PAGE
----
Quick look at upcoming Parallel Collections in Scala 2.9

Scala 2.9 should be released "in weeks", so I took recent snapshot for quick spin, to see how it work with my open-source project. Upgrade was easy, nothing compared to 2.7. Just replacing scalac and scala-lib jar files. I encountered three minor problems:

1) Case classes are generated different way and autogenerated serialVersionUID is different. So I could not read my old data generated with Scala 2.8. Fixed after forcing old id with '@SerialVersionUID(XXX)'

2) There was change in Application trait, now it behaves much better. However Intellij Idea does not recognize it as launch-able class. I had to create launcher profile by hand.

3) Library jar file has grown yet again, now from 6 MB to 8 MB. Parallel collections are biggest new part. And it is not so easy to strip them out with ProGuard for Desktop/Android apps.

So lets checkout new parallel collections. First little bit of theory. You may be familiar with fork join' framework for Java. Key is 'work stealing' which distributes tasks between processors and reduces concurrency overhead. Scala parallel collections are implemented on top of this framework. More about internals can be found in this presentation, in this paper or at nightly scaladoc.

Parallel collections extends old traits and has same method names (foreach, filter, fold...). There are tons of new parallel traits and classes. Most old traits ('Seq','Map') has its parallel counterparts ('ParSeq', 'ParMap'...). Old collections has new methods to switch to parallel mode ('par', 'toParIterable', 'toParSeq' etc..). There are also mutable and immutable versions.

Not all collection types are parallizable. Collection is divided in half and each part processes separately. This works well for intervals, arrays and trees, but does not work for linked lists and other traversable once collections. There are new tree new essential parallel collection types:

Parallel range of integers. To construct it use 'par' method on regular range. Little demonstration:

val interval2 = (1 to 10000).par.map{i=> 
    //this is executed in parallel

However there are a few catches. For example 'foreach' is executed only in single thread:

(1 to 100).par.foreach{i=>
//but using 'workaround' works
(1 to 100).par.map{i=>

there is other problem: it seems to works only with integers. With Long, Double or other number type 'par' method is not defined.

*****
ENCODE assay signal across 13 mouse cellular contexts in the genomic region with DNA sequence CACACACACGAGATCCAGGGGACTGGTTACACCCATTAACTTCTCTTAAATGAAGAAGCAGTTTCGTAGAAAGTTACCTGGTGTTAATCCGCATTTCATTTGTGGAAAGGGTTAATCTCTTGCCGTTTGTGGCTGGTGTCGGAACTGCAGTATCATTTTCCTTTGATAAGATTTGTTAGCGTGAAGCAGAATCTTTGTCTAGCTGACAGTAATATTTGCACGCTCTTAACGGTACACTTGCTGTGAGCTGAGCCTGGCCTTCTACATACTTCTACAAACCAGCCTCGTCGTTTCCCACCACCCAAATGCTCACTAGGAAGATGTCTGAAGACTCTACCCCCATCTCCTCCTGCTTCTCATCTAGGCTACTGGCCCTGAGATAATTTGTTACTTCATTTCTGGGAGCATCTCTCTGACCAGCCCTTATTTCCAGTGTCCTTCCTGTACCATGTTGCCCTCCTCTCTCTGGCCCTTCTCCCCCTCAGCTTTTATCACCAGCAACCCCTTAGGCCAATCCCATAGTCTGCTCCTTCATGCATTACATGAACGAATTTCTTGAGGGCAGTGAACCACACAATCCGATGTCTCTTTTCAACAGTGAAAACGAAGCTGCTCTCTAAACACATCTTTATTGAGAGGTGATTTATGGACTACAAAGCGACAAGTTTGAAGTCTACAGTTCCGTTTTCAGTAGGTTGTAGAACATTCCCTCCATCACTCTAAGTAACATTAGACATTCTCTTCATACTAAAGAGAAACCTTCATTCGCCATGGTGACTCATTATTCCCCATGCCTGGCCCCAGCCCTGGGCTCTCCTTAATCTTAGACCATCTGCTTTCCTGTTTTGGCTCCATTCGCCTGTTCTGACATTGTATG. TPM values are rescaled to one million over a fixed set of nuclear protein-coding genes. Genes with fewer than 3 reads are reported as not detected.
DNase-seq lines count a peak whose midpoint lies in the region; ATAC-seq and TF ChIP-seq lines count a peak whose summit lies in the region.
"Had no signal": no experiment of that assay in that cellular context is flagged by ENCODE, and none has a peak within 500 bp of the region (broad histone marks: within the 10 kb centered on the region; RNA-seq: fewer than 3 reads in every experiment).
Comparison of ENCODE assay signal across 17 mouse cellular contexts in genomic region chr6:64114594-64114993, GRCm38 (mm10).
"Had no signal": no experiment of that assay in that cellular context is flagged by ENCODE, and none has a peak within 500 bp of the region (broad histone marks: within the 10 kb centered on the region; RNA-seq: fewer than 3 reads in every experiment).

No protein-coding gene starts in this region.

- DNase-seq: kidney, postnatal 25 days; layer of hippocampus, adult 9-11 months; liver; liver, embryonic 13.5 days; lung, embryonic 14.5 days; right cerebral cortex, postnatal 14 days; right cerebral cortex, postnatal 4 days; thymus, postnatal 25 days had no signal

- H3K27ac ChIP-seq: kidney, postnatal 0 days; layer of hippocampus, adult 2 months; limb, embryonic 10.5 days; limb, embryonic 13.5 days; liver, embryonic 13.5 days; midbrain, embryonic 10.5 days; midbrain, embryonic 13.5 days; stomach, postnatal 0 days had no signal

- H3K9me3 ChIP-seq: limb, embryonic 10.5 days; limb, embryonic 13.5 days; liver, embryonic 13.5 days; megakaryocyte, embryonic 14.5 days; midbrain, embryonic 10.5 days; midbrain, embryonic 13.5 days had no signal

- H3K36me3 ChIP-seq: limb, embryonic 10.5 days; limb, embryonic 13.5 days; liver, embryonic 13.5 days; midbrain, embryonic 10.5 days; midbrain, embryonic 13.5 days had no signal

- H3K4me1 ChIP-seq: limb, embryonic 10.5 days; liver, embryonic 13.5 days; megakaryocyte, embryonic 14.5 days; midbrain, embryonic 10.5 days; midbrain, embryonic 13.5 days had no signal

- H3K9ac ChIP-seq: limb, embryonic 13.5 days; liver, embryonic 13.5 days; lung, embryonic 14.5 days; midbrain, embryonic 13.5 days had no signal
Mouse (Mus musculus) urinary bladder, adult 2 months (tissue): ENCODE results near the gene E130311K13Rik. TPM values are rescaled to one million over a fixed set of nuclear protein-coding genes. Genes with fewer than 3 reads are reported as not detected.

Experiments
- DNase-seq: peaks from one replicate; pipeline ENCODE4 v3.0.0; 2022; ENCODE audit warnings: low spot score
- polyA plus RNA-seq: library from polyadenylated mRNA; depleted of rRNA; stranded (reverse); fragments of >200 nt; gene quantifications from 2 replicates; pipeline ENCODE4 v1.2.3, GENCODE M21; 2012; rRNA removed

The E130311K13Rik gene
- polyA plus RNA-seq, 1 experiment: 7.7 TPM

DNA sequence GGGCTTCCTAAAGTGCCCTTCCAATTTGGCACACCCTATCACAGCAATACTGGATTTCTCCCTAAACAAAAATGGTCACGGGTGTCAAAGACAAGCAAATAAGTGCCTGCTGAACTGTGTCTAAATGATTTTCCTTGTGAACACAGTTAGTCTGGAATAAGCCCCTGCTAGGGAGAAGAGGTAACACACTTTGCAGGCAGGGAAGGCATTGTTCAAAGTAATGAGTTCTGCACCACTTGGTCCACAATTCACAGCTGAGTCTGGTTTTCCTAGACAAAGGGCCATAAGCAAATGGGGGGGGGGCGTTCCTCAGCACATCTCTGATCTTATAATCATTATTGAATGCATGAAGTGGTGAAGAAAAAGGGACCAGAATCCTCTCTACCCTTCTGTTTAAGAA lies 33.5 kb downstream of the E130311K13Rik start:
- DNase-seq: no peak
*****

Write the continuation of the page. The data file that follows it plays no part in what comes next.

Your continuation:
Other basic type is parallel array:

    //this is executed in parallel
    i * i

However 'foreach' method is still executed in single thread, I guess there is some deeper design rule behind this. Other problem is that ParArray is not optimized for primitive types. So each Integer allocates new object instance. ParArray works well and I did not found other unexpected behaviour.

Third type is parallel hash map. It divides tree of hash buckets into separate tasks. Implementing parallel hash tree is very impressive and truly innovating. But I had no time to test it more deeply.

Now tricky stuff. First collections are parallel, but not 'concurrent'. If your iterations over collection leaves side effect, you need to make sure it is thread safe. There is no 'compiler magic check' to test side effects for you. It is just thin layer on top of 'fork/join' framework.

Secondly you need to have all data in memory, before you start parallel processing. Take this example which filters lines from file:

val lines = io.Source.fromFile("bigFile.txt.gz").getLines.toParIterable
val someNames = lines.filter(_=="Some Name")

Most efficient way is to iterate over file and filter lines as you go. But 'toParIterable' method actually loads entire file into memory and constructs 'ParArray' which is then filtered. So there is major different between methods 'par' (constructs parallel collection very efficiently) and 'toPar...' (just makes copy slow way).

Scala 2.9 is not just about collections, for example there is Future which wraps an functions, executes it in parallel and returns its result.

I did not fully integrate parallel collections into my application yet. But I found migration easy. It makes some parts of my application much faster. But it is necessary to have good performance testing on various machines (quad workstation down to netbook), otherwise your app may actually become slower. Also test with huge data and watch memory usage.

Overall I am very impressed. Scala developers integrated 'fork/join' framework into Scala very nicely. Things like ParHashMap and Combiner/Splitter are just 'wow'. I would also recommend to wait for final Scala 2.9 release.

I am worried there may be hype created around this new feature. And lot of people may get disappointed as this is not 'nosql map/reduce running on amazing quantum cluster in other dimension'.

Last modification: April 23 2012

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